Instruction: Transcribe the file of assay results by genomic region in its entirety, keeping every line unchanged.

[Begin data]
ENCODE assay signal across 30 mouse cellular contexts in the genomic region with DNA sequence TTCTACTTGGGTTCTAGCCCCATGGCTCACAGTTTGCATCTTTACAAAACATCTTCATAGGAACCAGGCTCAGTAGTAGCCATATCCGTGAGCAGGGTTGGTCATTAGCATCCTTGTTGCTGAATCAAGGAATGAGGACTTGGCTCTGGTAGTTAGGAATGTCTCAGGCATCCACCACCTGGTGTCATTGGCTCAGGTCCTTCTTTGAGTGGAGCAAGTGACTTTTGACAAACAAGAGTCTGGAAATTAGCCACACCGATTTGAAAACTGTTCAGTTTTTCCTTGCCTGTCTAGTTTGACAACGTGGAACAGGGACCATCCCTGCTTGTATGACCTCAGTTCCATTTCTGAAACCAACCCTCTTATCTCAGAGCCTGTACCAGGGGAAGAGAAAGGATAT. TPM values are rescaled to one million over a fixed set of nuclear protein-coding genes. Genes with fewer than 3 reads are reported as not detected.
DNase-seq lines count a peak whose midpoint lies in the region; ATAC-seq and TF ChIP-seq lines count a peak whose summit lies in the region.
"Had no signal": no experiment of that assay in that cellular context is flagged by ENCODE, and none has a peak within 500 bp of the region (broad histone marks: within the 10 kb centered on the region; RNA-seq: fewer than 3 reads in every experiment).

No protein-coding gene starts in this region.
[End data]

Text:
ENCODE assay signal across 30 mouse cellular contexts in the genomic region with DNA sequence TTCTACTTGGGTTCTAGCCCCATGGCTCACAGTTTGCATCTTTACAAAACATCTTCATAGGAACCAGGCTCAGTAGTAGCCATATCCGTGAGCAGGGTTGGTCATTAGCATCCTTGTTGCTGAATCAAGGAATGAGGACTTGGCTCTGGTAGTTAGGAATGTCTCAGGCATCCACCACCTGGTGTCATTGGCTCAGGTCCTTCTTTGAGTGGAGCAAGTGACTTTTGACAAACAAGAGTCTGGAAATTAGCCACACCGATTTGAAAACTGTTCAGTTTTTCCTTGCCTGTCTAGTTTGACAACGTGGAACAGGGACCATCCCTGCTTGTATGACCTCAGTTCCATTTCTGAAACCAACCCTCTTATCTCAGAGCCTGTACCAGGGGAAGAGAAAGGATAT. TPM values are rescaled to one million over a fixed set of nuclear protein-coding genes. Genes with fewer than 3 reads are reported as not detected.
DNase-seq lines count a peak whose midpoint lies in the region; ATAC-seq and TF ChIP-seq lines count a peak whose summit lies in the region.
"Had no signal": no experiment of that assay in that cellular context is flagged by ENCODE, and none has a peak within 500 bp of the region (broad histone marks: within the 10 kb centered on the region; RNA-seq: fewer than 3 reads in every experiment).

No protein-coding gene starts in this region.